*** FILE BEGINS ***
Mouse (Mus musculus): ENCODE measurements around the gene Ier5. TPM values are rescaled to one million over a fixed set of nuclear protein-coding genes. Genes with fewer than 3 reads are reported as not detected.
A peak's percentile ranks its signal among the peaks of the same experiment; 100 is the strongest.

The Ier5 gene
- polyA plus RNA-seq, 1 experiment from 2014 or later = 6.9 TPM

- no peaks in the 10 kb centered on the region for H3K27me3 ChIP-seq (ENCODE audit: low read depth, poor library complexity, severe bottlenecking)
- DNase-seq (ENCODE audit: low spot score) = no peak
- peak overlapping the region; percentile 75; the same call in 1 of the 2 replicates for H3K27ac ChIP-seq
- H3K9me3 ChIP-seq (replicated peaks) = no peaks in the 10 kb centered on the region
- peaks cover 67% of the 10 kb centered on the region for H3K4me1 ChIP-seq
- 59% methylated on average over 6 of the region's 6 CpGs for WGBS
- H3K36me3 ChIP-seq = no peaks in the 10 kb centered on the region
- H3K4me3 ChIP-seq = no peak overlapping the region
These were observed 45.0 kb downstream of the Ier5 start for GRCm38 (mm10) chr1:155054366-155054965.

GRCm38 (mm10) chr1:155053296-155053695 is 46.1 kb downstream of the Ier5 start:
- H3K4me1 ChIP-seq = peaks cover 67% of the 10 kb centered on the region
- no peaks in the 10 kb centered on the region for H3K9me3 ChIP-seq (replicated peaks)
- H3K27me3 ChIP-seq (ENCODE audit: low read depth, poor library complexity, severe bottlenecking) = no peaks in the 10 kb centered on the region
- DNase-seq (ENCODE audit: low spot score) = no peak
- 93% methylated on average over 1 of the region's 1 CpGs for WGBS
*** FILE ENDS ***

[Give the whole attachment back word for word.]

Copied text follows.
Mouse (Mus musculus): ENCODE measurements around the gene Ier5. TPM values are rescaled to one million over a fixed set of nuclear protein-coding genes. Genes with fewer than 3 reads are reported as not detected.
A peak's percentile ranks its signal among the peaks of the same experiment; 100 is the strongest.

The Ier5 gene
- polyA plus RNA-seq, 1 experiment from 2014 or later = 6.9 TPM

- no peaks in the 10 kb centered on the region for H3K27me3 ChIP-seq (ENCODE audit: low read depth, poor library complexity, severe bottlenecking)
- DNase-seq (ENCODE audit: low spot score) = no peak
- peak overlapping the region; percentile 75; the same call in 1 of the 2 replicates for H3K27ac ChIP-seq
- H3K9me3 ChIP-seq (replicated peaks) = no peaks in the 10 kb centered on the region
- peaks cover 67% of the 10 kb centered on the region for H3K4me1 ChIP-seq
- 59% methylated on average over 6 of the region's 6 CpGs for WGBS
- H3K36me3 ChIP-seq = no peaks in the 10 kb centered on the region
- H3K4me3 ChIP-seq = no peak overlapping the region
These were observed 45.0 kb downstream of the Ier5 start for GRCm38 (mm10) chr1:155054366-155054965.

GRCm38 (mm10) chr1:155053296-155053695 is 46.1 kb downstream of the Ier5 start:
- H3K4me1 ChIP-seq = peaks cover 67% of the 10 kb centered on the region
- no peaks in the 10 kb centered on the region for H3K9me3 ChIP-seq (replicated peaks)
- H3K27me3 ChIP-seq (ENCODE audit: low read depth, poor library complexity, severe bottlenecking) = no peaks in the 10 kb centered on the region
- DNase-seq (ENCODE audit: low spot score) = no peak
- 93% methylated on average over 1 of the region's 1 CpGs for WGBS